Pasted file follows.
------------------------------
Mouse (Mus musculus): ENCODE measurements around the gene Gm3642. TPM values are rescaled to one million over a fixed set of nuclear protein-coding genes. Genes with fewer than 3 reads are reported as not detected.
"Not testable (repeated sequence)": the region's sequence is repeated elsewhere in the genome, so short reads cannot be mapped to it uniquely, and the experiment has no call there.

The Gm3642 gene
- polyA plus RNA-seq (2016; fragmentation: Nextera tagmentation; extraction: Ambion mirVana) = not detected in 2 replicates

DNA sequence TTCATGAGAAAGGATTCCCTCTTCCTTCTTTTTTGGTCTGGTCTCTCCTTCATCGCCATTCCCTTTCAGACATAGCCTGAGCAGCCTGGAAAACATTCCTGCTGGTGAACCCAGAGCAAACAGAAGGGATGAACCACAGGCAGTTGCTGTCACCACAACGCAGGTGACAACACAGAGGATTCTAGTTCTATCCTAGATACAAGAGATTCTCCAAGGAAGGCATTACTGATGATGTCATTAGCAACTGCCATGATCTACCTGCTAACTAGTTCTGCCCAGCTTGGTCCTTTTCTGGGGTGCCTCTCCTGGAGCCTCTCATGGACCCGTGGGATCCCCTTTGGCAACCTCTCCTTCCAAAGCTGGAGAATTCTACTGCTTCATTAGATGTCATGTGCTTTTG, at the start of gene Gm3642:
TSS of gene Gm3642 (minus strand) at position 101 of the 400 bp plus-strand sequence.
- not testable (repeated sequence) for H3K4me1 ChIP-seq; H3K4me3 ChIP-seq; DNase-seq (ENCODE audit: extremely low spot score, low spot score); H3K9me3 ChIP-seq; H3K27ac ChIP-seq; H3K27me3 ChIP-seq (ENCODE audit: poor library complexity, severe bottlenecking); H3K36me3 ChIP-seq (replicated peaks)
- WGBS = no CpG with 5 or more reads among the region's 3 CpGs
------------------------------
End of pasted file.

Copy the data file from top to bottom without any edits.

Mouse (Mus musculus): ENCODE measurements around the gene Gm3642. TPM values are rescaled to one million over a fixed set of nuclear protein-coding genes. Genes with fewer than 3 reads are reported as not detected.
"Not testable (repeated sequence)": the region's sequence is repeated elsewhere in the genome, so short reads cannot be mapped to it uniquely, and the experiment has no call there.

The Gm3642 gene
- polyA plus RNA-seq (2016; fragmentation: Nextera tagmentation; extraction: Ambion mirVana) = not detected in 2 replicates

DNA sequence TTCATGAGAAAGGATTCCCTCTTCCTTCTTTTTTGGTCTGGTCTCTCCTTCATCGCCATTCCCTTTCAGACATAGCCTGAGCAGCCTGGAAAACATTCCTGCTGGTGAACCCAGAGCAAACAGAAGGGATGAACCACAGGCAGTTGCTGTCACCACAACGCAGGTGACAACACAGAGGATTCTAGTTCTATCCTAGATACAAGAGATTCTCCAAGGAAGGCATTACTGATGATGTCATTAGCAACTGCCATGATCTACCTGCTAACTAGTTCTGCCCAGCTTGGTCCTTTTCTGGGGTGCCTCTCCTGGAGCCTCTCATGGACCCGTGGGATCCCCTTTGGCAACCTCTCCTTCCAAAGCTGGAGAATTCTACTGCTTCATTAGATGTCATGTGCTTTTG, at the start of gene Gm3642:
TSS of gene Gm3642 (minus strand) at position 101 of the 400 bp plus-strand sequence.
- not testable (repeated sequence) for H3K4me1 ChIP-seq; H3K4me3 ChIP-seq; DNase-seq (ENCODE audit: extremely low spot score, low spot score); H3K9me3 ChIP-seq; H3K27ac ChIP-seq; H3K27me3 ChIP-seq (ENCODE audit: poor library complexity, severe bottlenecking); H3K36me3 ChIP-seq (replicated peaks)
- WGBS = no CpG with 5 or more reads among the region's 3 CpGs